According to a new technique of analyzing satellite data of Earth's cloud cover, clouds are highly likely to exacerbate global warming.

Huge clouds
(Photo : Christopher Burns)

Scientists from Imperial College London and the University of East Anglia conducted the study, which provides the best evidence that clouds would increase global warming over time, aggravating climate change.

The findings published today in the Proceedings of the National Academy of Sciences also show that at twice atmospheric CO2 concentrations over pre-industrial levels, the climate is unlikely to warm below 2°C, and is more likely to rise more than 3°C on average.

CO2 Levels

carbon emission
(Photo : Getty Images)

CO2 levels were approximately 280 ppm (parts per million) before the industrial revolution, but they are now reaching 420 ppm and may quadruple by mid-century if significant emissions reductions are not achieved. The 'climate sensitivity' - a measure of how strongly our climate will respond to such a shift - is the amount of global warming anticipated from a doubling of pre-industrial CO2 levels.

How Clouds can Affect the Climate

Columbia Researchers Provide New Evidence on the Reliability of Climate Modeling (IMAGE)
(Photo : NASA / JPL-Caltech / Space Science Institute)

The effect of clouds and how they may change in the future is the biggest source of uncertainty in climate sensitivity forecasts. This is because clouds may either accelerate or decrease warming depending on density and altitude in the atmosphere.

Related Article: Explained: Ominous-Looking Clouds Spotted Over Georgia This Week

Climate Sensitivity

Noctilucent Clouds
(Photo : Wikimedia Commons)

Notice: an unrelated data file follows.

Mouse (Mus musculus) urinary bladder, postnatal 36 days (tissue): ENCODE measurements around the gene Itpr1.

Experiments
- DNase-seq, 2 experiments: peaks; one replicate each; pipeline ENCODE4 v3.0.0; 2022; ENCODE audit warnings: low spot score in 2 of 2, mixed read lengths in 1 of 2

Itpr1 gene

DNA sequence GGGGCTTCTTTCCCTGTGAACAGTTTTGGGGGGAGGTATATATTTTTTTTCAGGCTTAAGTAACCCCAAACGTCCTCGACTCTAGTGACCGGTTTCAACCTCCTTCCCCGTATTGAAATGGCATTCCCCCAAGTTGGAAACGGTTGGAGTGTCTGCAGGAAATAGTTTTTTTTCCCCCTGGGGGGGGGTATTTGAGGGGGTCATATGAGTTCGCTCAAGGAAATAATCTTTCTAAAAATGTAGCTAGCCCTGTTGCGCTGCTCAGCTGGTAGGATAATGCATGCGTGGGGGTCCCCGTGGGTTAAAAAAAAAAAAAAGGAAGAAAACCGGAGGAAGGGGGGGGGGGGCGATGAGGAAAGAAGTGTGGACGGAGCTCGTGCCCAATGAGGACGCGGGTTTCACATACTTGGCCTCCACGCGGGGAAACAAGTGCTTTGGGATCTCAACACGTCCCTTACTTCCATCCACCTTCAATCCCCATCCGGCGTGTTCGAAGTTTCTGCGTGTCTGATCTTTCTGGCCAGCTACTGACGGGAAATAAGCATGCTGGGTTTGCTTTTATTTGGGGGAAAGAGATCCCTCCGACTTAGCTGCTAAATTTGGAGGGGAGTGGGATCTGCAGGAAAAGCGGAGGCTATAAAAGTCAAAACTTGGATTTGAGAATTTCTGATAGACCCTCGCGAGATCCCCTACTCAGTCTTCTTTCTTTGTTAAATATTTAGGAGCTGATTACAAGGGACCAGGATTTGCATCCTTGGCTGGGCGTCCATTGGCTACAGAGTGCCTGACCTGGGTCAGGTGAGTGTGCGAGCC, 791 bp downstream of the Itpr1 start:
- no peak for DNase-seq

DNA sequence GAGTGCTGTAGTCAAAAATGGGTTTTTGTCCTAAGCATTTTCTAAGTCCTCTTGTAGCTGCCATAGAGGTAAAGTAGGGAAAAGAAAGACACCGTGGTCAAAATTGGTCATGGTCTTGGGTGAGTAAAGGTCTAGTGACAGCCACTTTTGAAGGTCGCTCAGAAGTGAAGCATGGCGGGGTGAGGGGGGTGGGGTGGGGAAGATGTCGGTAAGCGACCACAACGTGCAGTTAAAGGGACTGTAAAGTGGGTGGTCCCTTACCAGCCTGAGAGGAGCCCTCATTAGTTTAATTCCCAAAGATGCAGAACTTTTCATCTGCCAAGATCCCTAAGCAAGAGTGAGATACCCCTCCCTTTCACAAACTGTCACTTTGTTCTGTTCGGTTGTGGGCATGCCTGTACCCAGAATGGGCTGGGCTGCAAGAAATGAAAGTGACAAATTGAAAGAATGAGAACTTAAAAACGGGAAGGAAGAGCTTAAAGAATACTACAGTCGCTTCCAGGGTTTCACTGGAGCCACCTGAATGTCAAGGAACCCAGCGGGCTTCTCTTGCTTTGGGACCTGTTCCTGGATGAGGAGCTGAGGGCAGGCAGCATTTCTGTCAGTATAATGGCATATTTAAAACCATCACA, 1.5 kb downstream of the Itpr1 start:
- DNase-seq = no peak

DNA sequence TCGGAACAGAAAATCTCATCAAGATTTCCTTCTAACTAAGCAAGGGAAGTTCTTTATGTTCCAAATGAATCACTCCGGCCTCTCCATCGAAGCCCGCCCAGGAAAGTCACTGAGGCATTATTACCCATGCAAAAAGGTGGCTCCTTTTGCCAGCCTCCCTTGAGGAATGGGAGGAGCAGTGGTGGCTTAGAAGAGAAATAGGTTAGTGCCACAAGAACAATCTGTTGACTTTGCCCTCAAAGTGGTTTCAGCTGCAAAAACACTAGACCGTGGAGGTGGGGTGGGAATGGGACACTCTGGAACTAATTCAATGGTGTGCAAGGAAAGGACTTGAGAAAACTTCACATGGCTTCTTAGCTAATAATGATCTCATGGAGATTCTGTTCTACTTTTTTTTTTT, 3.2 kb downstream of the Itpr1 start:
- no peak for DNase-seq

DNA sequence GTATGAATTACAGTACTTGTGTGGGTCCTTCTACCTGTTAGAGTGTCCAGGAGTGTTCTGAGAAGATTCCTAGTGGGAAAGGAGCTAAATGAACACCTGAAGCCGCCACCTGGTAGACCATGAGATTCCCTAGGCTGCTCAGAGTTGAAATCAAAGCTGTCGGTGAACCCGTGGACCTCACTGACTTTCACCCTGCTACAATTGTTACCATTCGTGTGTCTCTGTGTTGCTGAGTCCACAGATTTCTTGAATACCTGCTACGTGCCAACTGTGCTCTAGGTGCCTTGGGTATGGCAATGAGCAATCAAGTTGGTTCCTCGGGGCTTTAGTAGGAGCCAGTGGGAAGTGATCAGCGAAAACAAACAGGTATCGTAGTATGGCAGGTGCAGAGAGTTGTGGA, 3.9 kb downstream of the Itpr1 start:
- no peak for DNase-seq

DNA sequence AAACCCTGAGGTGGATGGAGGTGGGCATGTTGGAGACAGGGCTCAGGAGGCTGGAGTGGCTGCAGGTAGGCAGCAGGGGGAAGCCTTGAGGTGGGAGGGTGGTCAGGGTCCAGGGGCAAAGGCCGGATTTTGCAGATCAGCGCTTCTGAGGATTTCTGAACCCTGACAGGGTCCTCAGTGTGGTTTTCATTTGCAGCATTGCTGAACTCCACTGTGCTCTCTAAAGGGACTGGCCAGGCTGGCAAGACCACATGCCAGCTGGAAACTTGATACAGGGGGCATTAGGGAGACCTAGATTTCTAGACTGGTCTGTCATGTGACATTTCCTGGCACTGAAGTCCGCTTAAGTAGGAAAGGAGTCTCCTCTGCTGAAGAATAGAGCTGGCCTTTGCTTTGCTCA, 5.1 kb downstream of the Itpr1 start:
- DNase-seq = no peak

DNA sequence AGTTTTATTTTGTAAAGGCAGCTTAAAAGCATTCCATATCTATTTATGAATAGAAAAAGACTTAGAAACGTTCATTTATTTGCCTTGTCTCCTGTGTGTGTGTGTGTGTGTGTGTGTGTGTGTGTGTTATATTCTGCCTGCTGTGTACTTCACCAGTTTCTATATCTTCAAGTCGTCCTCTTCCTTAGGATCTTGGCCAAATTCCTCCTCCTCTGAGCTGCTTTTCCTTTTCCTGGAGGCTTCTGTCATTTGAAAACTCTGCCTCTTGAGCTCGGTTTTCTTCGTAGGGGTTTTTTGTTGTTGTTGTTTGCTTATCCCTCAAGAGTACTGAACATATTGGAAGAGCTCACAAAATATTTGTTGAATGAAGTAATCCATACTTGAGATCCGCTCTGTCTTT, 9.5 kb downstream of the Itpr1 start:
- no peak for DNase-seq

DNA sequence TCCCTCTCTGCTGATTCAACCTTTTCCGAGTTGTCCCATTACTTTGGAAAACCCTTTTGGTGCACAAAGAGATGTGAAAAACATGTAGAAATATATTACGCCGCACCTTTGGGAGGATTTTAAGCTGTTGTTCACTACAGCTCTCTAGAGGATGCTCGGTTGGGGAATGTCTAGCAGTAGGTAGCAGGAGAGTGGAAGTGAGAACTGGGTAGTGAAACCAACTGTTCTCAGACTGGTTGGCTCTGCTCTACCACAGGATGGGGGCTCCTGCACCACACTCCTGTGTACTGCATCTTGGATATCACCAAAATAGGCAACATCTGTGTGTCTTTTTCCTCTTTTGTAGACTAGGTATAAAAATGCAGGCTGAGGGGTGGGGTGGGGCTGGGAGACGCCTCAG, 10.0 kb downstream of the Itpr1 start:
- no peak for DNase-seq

"The value of the climate sensitivity is highly uncertain, and this translates into uncertainty in future global warming projections and the remaining 'carbon budget' - how much we can emit before we reach common targets of 1.5°C or 2°C of global warming," said co-author Dr. Paulo Ceppi of Imperial College's Grantham Institute - Climate Change and the Environment.

"As a result, it's important to better understand how clouds will impact future global warming. Our findings will increase our confidence in climate forecasts and better understand the severity of future climate change. This should assist us in recognizing our boundaries and taking steps to stay inside them."

Low Clouds

Cloud
(Photo : Stanislav Kondratiev)

Low clouds have a cooling effect by blocking the sun's rays from reaching the Earth. On the other hand, high clouds cause warmth because, although allowing solar energy to reach the ground, the energy radiated back by the Earth is different. The clouds can trap this energy, amplifying the greenhouse effect. As a result, the kind and amount of cloud produced by a warming globe influence future warming potential.

Developing a New Technique

The researchers devised a new technique to quantify connections between state-of-the-art global satellite measurements of clouds and the related temperature, humidity, and wind conditions, inspired by concepts from the artificial intelligence field. They were then able to further limit how clouds would evolve as the Earth warms based on these observed correlations.

Accelerating Global Warmings

Drought
(Photo : Picture taken November 14, 2019. REUTERS/Mike Hutchings/File Photo)\

They discovered that clouds will accelerate global warming by reflecting less solar energy and boosting the greenhouse effect, with a 97.5 percent likelihood. These findings also imply that doubling CO2 emissions will result in a 3.2°C increase in global warming. This study has the highest level of confidence of any study to date, and it is based on data from worldwide observations rather than data from specific locations or cloud kinds.

Stepping Up Climate Research

"Over the last few years, there's been a growing amount of evidence that clouds probably have an amplifying effect on global warming," said co-author Dr. Peer Nowack of the University of East Anglia's School of Environmental Sciences and Climatic Research Unit and Imperial College's Grantham Institute and Data Science Institute. However, utilizing just the highest quality satellite data as our preferred line of evidence, we estimated a worldwide number for this feedback effect for the first time.

"Our study takes a significant step toward reducing the most significant source of uncertainty in climate sensitivity estimates. As a result, our research points to a new direction in which machine learning approaches might aid in constraining the significant remaining uncertainties in climate science," the team claimed.

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